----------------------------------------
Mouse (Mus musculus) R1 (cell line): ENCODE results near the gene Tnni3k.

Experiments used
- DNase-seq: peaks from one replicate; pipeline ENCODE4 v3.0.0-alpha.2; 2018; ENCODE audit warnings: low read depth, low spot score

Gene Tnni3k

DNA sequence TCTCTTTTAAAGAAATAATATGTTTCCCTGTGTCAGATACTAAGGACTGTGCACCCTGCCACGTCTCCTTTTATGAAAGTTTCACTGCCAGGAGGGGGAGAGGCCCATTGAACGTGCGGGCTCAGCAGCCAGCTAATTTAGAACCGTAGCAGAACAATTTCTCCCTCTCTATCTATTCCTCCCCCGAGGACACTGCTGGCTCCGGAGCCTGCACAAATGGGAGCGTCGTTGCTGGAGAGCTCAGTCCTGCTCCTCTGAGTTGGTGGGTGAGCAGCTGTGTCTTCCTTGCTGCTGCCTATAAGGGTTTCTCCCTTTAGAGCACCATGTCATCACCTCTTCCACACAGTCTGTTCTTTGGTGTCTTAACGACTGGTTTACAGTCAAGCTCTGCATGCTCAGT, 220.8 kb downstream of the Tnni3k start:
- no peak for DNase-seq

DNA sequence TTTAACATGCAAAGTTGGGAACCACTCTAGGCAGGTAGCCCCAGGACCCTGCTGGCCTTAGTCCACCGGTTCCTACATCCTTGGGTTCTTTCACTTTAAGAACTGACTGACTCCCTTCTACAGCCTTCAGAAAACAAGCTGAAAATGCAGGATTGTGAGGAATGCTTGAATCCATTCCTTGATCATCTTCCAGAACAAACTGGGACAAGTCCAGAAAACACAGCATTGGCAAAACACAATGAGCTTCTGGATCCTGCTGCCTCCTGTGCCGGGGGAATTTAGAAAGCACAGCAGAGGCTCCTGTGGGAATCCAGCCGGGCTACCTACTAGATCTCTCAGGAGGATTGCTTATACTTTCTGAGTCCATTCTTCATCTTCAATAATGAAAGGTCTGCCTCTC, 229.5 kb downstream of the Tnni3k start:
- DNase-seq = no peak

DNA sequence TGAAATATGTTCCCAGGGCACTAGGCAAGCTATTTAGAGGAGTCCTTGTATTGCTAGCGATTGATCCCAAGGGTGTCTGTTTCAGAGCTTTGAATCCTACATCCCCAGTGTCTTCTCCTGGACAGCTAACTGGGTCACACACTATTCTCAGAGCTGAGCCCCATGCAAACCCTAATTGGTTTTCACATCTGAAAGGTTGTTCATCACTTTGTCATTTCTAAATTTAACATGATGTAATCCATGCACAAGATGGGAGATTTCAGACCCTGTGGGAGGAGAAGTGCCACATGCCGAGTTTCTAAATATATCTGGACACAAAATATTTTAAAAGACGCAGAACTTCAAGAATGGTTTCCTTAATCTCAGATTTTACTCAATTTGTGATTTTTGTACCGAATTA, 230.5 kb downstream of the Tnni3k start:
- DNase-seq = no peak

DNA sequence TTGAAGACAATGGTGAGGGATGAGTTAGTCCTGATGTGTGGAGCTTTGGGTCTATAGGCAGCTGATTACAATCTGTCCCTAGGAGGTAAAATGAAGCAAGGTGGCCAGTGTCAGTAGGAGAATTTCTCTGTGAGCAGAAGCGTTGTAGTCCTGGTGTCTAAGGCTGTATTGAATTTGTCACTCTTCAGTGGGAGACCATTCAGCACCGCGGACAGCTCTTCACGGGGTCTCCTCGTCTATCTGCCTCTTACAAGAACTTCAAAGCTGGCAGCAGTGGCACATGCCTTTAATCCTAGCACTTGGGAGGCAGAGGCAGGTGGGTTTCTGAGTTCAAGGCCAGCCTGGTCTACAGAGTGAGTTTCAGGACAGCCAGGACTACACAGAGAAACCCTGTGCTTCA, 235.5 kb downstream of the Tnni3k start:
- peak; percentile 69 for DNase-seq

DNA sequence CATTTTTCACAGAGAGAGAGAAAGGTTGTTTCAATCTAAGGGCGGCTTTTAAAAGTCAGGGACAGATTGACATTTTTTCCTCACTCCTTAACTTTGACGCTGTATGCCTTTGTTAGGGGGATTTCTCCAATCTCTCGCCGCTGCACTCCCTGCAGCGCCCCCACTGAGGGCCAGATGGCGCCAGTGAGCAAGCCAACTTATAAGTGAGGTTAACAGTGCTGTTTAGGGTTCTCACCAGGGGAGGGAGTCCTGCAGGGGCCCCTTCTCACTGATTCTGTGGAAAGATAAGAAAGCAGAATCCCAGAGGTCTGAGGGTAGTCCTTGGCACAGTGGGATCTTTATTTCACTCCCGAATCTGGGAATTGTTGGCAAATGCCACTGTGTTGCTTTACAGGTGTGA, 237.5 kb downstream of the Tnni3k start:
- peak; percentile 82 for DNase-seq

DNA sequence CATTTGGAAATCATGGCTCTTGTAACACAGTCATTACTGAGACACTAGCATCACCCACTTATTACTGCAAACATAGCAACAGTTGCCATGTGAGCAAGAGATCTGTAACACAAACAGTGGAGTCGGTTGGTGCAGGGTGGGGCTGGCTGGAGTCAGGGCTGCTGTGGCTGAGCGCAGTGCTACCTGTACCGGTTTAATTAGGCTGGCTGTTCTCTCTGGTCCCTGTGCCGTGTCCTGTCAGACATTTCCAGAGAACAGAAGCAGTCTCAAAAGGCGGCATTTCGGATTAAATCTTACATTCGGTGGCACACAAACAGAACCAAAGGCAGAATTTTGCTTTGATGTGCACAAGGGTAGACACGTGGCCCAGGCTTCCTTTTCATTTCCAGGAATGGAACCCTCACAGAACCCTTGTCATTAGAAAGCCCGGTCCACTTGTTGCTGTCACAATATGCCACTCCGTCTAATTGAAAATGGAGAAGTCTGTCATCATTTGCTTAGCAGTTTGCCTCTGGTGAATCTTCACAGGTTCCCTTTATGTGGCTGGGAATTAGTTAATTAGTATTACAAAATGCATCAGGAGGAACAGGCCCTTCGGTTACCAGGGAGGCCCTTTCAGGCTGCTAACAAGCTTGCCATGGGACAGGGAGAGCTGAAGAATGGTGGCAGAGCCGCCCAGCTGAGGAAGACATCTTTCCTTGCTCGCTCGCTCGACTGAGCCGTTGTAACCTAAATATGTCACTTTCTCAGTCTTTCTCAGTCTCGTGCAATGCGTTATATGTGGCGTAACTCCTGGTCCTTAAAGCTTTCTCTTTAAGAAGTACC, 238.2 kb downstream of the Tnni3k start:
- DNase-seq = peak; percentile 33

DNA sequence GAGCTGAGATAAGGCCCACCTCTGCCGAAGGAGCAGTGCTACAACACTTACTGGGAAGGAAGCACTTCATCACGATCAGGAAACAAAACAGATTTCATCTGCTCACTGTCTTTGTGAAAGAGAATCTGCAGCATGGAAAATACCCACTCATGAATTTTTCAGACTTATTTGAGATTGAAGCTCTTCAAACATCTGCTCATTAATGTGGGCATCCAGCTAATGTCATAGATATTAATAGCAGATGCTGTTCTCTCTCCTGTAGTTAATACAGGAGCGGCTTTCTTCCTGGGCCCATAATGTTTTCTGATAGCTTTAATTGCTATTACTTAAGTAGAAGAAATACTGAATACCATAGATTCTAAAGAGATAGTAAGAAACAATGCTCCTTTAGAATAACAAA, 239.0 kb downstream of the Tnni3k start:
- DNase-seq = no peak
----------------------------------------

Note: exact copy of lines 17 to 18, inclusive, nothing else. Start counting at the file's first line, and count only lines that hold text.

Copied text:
DNA sequence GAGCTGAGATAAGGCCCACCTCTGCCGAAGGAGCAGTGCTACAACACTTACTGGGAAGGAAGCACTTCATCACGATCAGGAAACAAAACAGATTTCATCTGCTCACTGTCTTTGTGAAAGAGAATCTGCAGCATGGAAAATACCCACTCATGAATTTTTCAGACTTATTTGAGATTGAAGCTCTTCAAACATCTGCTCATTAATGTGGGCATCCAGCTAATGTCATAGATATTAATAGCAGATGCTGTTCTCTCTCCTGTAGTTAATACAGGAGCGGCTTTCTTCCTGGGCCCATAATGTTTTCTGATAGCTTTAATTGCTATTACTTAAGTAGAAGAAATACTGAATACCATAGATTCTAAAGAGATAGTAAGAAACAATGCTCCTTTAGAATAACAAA, 239.0 kb downstream of the Tnni3k start:
- DNase-seq = no peak